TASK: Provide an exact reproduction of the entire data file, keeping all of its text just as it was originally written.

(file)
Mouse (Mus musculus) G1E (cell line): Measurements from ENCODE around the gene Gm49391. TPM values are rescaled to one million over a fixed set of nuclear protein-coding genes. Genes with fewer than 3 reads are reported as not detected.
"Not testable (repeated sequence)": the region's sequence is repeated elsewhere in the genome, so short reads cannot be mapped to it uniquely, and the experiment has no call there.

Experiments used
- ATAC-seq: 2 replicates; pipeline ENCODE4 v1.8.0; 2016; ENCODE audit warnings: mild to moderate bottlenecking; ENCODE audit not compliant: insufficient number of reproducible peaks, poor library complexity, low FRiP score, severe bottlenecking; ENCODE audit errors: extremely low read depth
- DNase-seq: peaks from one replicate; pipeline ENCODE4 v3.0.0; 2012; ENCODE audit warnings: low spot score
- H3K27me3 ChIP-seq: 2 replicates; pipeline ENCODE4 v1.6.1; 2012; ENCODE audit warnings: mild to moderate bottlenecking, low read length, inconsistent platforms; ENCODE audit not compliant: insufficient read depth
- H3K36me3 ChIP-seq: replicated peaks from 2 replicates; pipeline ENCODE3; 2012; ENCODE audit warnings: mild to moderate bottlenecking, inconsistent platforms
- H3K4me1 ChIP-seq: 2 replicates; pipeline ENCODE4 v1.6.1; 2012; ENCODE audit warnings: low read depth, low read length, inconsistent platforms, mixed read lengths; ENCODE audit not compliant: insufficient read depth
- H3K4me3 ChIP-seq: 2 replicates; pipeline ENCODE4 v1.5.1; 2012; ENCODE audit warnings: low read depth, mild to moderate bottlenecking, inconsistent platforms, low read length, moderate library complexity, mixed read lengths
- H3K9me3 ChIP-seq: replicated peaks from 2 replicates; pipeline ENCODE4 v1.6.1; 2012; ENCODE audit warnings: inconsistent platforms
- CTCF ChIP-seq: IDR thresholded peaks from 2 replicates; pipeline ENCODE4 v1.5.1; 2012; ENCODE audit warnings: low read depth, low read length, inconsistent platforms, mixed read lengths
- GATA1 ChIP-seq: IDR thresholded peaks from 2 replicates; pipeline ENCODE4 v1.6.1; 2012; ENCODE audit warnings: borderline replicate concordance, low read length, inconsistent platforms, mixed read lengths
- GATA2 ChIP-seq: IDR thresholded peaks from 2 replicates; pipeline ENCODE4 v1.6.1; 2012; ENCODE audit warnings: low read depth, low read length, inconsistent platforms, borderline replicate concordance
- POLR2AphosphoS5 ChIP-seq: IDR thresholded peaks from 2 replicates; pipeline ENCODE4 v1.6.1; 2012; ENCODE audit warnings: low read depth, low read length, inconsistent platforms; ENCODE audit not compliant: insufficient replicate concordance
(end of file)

Mouse (Mus musculus) G1E (cell line): Measurements from ENCODE around the gene Gm49391. TPM values are rescaled to one million over a fixed set of nuclear protein-coding genes. Genes with fewer than 3 reads are reported as not detected.
"Not testable (repeated sequence)": the region's sequence is repeated elsewhere in the genome, so short reads cannot be mapped to it uniquely, and the experiment has no call there.

Experiments used
- ATAC-seq: 2 replicates; pipeline ENCODE4 v1.8.0; 2016; ENCODE audit warnings: mild to moderate bottlenecking; ENCODE audit not compliant: insufficient number of reproducible peaks, poor library complexity, low FRiP score, severe bottlenecking; ENCODE audit errors: extremely low read depth
- DNase-seq: peaks from one replicate; pipeline ENCODE4 v3.0.0; 2012; ENCODE audit warnings: low spot score
- H3K27me3 ChIP-seq: 2 replicates; pipeline ENCODE4 v1.6.1; 2012; ENCODE audit warnings: mild to moderate bottlenecking, low read length, inconsistent platforms; ENCODE audit not compliant: insufficient read depth
- H3K36me3 ChIP-seq: replicated peaks from 2 replicates; pipeline ENCODE3; 2012; ENCODE audit warnings: mild to moderate bottlenecking, inconsistent platforms
- H3K4me1 ChIP-seq: 2 replicates; pipeline ENCODE4 v1.6.1; 2012; ENCODE audit warnings: low read depth, low read length, inconsistent platforms, mixed read lengths; ENCODE audit not compliant: insufficient read depth
- H3K4me3 ChIP-seq: 2 replicates; pipeline ENCODE4 v1.5.1; 2012; ENCODE audit warnings: low read depth, mild to moderate bottlenecking, inconsistent platforms, low read length, moderate library complexity, mixed read lengths
- H3K9me3 ChIP-seq: replicated peaks from 2 replicates; pipeline ENCODE4 v1.6.1; 2012; ENCODE audit warnings: inconsistent platforms
- CTCF ChIP-seq: IDR thresholded peaks from 2 replicates; pipeline ENCODE4 v1.5.1; 2012; ENCODE audit warnings: low read depth, low read length, inconsistent platforms, mixed read lengths
- GATA1 ChIP-seq: IDR thresholded peaks from 2 replicates; pipeline ENCODE4 v1.6.1; 2012; ENCODE audit warnings: borderline replicate concordance, low read length, inconsistent platforms, mixed read lengths
- GATA2 ChIP-seq: IDR thresholded peaks from 2 replicates; pipeline ENCODE4 v1.6.1; 2012; ENCODE audit warnings: low read depth, low read length, inconsistent platforms, borderline replicate concordance
- POLR2AphosphoS5 ChIP-seq: IDR thresholded peaks from 2 replicates; pipeline ENCODE4 v1.6.1; 2012; ENCODE audit warnings: low read depth, low read length, inconsistent platforms; ENCODE audit not compliant: insufficient replicate concordance